Before C.R’s death in 1910, his son Frederick began moving the company in a new direction as it was becoming increasingly obvious that the horse drawn carriage was soon to be replaced by the automobile. The company diversified into produucing auto bodies for companies as well as auto repair, including paint and upholstery.
After more than a year of research and development, in September 1915 the company moved one step closer to the modern era. The manufacturing of automobiles was added to their portfolio of services. The closed touring and convertible-top roadster models were, for the most part, assembled vehicles using parts from a variety of manufacturers as well as a few designed in house. None of the cars are known to exist but contemporary reports note that the cars were well built and durable with modern features such as an electric starter.
As production was limited, marketing was generally regional. The one major exception was advertisements placed African American–owned publications, something few automobile companies considered.
But the manufacturer that produced vehicles by hand could not profitably compete with the likes of General Motors and Ford. And an African American owned manufacturer faced additional obstacles including restricted access to financing, markets, and to marketing.
In 1918, the company suspended automobile production and expanded their vehicle-repair services. In 1920 the company was a gain restructured and was reorganized as the Greenfield Bus Body Company. The company profiited from the regional demand for school bus and specialty truck bodies that could be added to Chevrolet, Dodge, Ford, Corbit, Moreland, International and other truck chassis. Within a few years they had expanded the catalog options to included hearses, moving van, insulated van bodies, and trailers for semi tractors.
A study conducted in 1929 indicated that almost half of the school busses operating in Ohio used Greenfield bodies. And just as the ravages of the Great Depression began wreaking havoc on the American economy, the company turned its attentions to export. Shortly before the company closed its doors, a few buses were shipped to Haiti far away as Haiti for the first Haitian commercial bus line.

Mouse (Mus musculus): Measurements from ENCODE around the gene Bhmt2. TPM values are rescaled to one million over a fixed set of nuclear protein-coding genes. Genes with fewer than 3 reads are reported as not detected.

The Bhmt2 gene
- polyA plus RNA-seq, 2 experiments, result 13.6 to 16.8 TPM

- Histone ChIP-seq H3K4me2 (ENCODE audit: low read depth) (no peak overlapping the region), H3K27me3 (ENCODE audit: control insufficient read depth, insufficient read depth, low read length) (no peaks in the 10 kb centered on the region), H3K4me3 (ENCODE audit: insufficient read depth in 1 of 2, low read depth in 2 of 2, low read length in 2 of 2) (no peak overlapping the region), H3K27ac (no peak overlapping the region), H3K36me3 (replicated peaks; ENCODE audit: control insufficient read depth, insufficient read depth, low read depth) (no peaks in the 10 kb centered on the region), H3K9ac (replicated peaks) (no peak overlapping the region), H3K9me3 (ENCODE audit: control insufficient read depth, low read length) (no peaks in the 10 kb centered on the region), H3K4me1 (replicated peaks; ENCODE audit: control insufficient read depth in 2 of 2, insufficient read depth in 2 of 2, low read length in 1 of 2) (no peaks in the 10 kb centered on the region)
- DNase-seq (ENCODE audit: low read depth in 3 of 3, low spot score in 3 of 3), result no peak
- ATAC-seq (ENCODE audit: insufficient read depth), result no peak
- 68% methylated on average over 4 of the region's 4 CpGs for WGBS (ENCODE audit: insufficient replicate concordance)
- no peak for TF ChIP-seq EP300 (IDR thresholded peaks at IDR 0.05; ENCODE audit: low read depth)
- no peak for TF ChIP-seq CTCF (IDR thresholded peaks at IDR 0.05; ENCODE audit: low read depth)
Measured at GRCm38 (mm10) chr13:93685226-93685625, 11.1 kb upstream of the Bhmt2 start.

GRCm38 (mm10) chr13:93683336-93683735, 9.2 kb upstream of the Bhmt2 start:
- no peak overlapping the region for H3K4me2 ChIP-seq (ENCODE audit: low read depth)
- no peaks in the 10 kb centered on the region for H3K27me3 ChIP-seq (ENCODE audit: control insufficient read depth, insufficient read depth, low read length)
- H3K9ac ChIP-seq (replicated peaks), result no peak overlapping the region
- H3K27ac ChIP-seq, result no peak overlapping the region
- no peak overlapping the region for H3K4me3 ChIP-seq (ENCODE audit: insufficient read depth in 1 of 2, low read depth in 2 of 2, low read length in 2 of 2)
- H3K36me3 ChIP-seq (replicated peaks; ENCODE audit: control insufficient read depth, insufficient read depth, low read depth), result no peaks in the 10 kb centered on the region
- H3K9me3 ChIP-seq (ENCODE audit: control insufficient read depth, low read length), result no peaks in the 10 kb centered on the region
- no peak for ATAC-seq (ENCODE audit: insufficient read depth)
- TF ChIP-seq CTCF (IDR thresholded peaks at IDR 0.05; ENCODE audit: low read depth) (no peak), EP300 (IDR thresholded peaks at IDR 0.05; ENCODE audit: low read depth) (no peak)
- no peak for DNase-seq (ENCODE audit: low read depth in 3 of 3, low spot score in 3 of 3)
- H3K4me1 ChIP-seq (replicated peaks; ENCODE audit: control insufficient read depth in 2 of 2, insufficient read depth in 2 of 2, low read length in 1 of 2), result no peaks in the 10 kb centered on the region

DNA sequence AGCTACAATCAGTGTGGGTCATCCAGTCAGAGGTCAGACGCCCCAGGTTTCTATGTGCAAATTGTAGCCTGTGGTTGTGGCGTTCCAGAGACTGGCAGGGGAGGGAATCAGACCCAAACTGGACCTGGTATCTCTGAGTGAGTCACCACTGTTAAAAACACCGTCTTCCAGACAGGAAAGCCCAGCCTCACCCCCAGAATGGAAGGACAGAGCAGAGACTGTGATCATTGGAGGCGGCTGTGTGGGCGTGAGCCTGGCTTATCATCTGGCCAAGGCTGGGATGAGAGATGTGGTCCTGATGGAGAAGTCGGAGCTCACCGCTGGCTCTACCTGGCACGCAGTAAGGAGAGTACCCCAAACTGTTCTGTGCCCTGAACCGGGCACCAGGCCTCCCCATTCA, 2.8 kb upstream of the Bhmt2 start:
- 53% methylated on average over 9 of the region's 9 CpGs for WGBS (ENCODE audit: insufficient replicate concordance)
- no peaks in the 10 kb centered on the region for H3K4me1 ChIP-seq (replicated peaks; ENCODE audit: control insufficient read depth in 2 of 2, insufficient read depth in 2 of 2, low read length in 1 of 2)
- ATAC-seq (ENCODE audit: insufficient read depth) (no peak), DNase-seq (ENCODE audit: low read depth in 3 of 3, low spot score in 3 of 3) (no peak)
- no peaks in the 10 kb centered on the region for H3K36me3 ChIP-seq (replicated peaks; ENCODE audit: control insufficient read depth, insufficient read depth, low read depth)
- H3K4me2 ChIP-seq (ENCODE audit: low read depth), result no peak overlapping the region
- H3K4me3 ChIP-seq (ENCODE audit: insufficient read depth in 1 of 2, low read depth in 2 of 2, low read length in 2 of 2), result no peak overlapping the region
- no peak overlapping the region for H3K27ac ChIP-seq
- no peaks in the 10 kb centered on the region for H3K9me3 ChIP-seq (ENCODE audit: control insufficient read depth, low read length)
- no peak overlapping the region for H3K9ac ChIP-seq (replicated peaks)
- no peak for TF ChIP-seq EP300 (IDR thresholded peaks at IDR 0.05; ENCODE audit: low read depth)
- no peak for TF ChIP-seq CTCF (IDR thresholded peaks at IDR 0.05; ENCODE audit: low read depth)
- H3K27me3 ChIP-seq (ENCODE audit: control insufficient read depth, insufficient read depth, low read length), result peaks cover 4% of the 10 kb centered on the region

At Jim Hinckley’s America, we tell America’s story. The story of Patterson-Greenfield, the only Afrcan American owned automobile manufacturer, is just one chapter is this inspiring epic that is still being written as America is a work in progress.
History provides us with perspective and balance. The future gives us hope. But history strained and filtered to fit a perspective or agenda is akin to a jigsaw puzzle picture of a desert with clear skies that has had all all the blue pieces removed.
This long vanished roadside oasis stood at the summit of El Trovatore Hill along Route 66 near Kingman, Arizona. Authors collection
A few days ago I was driving into Kingman, Arizona, my adopted hometown, on the post 1937 alignment of Route 66 when a thought popped into my head. Clark Gable, Carol Lombard and Otto Winkler, Gable’s publicist, drove from Los Angeles to Kingman on Route 66 back in March 1939. Gable and Lombard were eloping to Kingman. What type of car was the trio driving? And that question led to another. Why did they elope to Kingman?
Over the years thoughts like these have often led to rather interesting adventures. And more often than not, the quest for answers has led to some fascinating discoveries. And in turn many of those discoveries became fodder for podcasts, presentations, books, feature articles, and assorted Jim Hinckley’s America programs and projects.
As I was delving for answers about Gable and Lombard’s nuptials, I stumbled on an interesting historic tidbit. Apparently, Clark Gable, Gary Cooper, and Harpo Marx were good friends that shared more than a common career as thespians. They also enjoyed a love or fast cars, and bourbon. In the mid-1930s, Gable and Cooper bought powerful, supercharged SSJ Duesenberg’s. Marx drove a high-powered Mercedes-Benz SSK.